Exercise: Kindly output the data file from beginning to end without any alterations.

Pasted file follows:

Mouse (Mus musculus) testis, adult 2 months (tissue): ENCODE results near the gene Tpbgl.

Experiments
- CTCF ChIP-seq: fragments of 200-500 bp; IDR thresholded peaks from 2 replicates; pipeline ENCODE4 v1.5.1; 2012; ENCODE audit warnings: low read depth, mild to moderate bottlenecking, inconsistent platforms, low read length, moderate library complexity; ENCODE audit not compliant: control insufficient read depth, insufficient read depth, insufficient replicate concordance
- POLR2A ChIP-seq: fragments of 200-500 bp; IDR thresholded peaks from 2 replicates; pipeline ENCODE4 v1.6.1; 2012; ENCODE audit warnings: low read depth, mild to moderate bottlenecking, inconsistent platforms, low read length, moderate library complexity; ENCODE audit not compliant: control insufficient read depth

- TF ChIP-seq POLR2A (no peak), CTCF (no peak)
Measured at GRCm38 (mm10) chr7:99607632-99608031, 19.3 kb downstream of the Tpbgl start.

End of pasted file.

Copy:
Mouse (Mus musculus) testis, adult 2 months (tissue): ENCODE results near the gene Tpbgl.

Experiments
- CTCF ChIP-seq: fragments of 200-500 bp; IDR thresholded peaks from 2 replicates; pipeline ENCODE4 v1.5.1; 2012; ENCODE audit warnings: low read depth, mild to moderate bottlenecking, inconsistent platforms, low read length, moderate library complexity; ENCODE audit not compliant: control insufficient read depth, insufficient read depth, insufficient replicate concordance
- POLR2A ChIP-seq: fragments of 200-500 bp; IDR thresholded peaks from 2 replicates; pipeline ENCODE4 v1.6.1; 2012; ENCODE audit warnings: low read depth, mild to moderate bottlenecking, inconsistent platforms, low read length, moderate library complexity; ENCODE audit not compliant: control insufficient read depth

- TF ChIP-seq POLR2A (no peak), CTCF (no peak)
Measured at GRCm38 (mm10) chr7:99607632-99608031, 19.3 kb downstream of the Tpbgl start.